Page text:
Researchers in Pennsylvania have reportedly just spotted a bird that the U.S. Fish and Wildlife Service was considering declaring extinct because its last “unchallenged” sighting came all the way back in 1944, according to reports.
In an incredible finding, researchers with the National Aviary in Pittsburgh, claim that they have captured images of the ivory-billed woodpecker — called an “iconic species” — on motion-activated trail cameras that they placed in Louisiana. The group reportedly recorded the birds in “bottomland hardwood forests.”
They also reportedly used drones in 2019 to scan the treetops for the birds and their techniques reportedly returned “numerous images” of the woodpeckers.
“You have very scarce birds that tend to be very high up in the canopy in dense forests and they’re very hard to document, and that is a great achievement that we’ve been able to get the imagery,” one of the co-authors of the study, Mark Michaels, reportedly said.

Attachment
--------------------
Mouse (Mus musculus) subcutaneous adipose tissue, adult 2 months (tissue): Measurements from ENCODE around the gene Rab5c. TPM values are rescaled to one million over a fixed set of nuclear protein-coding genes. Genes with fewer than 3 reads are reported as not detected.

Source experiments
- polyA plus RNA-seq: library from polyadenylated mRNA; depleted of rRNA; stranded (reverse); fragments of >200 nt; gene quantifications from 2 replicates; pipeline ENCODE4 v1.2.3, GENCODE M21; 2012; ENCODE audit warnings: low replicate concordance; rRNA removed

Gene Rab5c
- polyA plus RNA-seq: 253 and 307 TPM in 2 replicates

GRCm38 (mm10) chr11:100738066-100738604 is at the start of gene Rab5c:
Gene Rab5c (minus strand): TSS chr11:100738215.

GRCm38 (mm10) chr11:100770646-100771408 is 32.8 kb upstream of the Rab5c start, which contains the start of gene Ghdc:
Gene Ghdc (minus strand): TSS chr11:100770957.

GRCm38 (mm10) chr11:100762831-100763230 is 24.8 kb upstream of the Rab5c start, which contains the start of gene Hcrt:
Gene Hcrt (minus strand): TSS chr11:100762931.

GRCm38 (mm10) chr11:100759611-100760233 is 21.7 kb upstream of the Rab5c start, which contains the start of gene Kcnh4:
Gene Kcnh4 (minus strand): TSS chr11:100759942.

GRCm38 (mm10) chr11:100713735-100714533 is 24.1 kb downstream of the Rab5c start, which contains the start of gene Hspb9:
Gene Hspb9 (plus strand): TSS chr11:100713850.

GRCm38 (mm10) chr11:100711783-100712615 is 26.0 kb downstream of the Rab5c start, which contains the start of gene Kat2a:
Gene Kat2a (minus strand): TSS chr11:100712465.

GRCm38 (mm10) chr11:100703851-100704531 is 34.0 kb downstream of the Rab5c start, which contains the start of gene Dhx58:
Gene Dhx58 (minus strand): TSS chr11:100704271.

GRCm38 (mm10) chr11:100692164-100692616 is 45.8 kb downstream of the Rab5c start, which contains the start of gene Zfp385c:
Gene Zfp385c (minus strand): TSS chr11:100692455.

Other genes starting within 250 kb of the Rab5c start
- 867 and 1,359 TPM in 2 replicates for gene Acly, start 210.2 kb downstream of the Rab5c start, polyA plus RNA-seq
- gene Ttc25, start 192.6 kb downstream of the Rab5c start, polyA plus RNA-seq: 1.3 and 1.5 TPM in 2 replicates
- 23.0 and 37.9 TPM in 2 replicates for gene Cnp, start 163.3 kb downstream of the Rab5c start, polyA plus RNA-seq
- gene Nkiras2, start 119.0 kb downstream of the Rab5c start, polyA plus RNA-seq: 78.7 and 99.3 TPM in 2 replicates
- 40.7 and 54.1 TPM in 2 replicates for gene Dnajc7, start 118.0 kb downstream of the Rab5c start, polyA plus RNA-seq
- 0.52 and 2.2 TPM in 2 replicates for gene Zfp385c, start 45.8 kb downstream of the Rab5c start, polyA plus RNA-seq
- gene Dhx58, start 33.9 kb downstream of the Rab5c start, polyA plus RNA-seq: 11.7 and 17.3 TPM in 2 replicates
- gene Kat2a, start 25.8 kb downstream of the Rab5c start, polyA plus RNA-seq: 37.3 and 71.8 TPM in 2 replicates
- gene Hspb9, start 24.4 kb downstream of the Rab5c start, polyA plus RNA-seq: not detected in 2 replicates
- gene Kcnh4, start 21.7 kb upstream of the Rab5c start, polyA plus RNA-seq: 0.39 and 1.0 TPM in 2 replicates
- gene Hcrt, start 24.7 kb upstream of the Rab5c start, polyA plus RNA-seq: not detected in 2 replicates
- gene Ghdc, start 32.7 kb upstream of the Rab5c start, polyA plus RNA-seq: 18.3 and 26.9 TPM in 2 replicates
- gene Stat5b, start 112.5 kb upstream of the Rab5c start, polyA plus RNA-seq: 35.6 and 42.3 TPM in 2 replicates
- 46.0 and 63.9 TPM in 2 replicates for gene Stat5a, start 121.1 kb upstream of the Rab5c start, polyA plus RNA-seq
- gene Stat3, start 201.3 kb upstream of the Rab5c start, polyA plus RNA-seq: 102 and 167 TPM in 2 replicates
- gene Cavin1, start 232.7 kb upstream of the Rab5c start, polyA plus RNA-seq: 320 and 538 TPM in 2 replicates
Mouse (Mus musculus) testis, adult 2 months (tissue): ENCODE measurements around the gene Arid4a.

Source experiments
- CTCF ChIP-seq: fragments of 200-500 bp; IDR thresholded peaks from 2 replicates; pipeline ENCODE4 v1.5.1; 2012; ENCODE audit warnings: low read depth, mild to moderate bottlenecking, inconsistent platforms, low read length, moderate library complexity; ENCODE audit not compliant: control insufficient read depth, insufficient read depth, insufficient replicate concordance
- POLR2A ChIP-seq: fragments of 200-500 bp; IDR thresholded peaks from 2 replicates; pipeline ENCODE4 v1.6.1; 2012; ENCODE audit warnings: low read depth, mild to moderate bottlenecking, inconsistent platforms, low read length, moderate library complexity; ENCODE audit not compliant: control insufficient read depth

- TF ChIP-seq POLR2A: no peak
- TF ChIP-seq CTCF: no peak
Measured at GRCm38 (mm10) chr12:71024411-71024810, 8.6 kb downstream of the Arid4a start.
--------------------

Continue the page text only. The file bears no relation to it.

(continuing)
Per the report, the fact that the photos were not high quality because of the distances they were being taken from, the group has faced some scrutiny.
The U.S. Fish and Wildlife Service suggested declaring the bird extinct in September of 2021, but the group from the National Avary has told them to pump the brakes on that.
“We’re very confident in our research and in the data and our interpretation of the data that we’ve gathered over many years,” Steve Latta, another of the co-authors, reportedly said.
Even so, while it looks like the birds are still here, they still face hurdles if they are to make a full comeback. They already are believed to have a small population and a shrinking habitat of old growth forests.
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